10 years 1 month ago

While this was a pretty run of the mill data breach with minimal impact, the interesting thing about it to me is that it apparently affected so many retailers and marketers, and they all responded about the same way–by sending out a generic e-mail to their loyalty program members. I got about a half a dozen and they all said essentially the same thing: Epsilon did it, it’s too bad, and “be careful” opening any e-mails you get. There sure wasn’t anything in there about regaining trust, protecting customers, etc., other than the standard mumbo jumbo that was no doubt reviewed by the legal department many times, to leave minimal room for lawsuits.

Mel Kleiman
10 years 1 month ago

To 99% (made up number) of the American public, I am sorry to say this will be a non issue.

Spam and security breaches have become a way of life and we just throw it out like we do the garbage.

Americans seem to have loss their privacy but most of them don’t care and keep giving up more and more informational freely.

Ed Rosenbaum
10 years 1 month ago

We are beginning to hear or read about this type of security breach too often. I received four alerts, mostly from hotel chains I use while traveling. I was concerned; but not enough to do anything more than read the alert. Maybe I have become too trusting and need to examine my use of these programs.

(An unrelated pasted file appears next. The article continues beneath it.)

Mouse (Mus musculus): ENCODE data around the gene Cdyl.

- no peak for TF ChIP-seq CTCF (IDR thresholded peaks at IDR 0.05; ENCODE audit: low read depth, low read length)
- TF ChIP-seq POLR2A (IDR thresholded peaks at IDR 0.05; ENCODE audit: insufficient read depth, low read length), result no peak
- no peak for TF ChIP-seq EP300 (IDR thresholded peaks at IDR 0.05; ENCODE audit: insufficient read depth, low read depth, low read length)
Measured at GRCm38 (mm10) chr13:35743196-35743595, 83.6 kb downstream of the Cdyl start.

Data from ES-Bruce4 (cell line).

Cathy Hotka
10 years 1 month ago

First, I have to question Jamie’s assertion that CIOs are working “feverishly” on data security. Most of the CIOs I talk with complain that they have to beg for security funding. Very few retailers have installed advanced forensic software that would allow them to see who’s in their systems at any given time.

That said, this is only round one of the breach. Wait until customers start to get spear-fishing attacks from bad guys who can pose as retailers…the backlash won’t be pretty.

James Tenser
10 years 1 month ago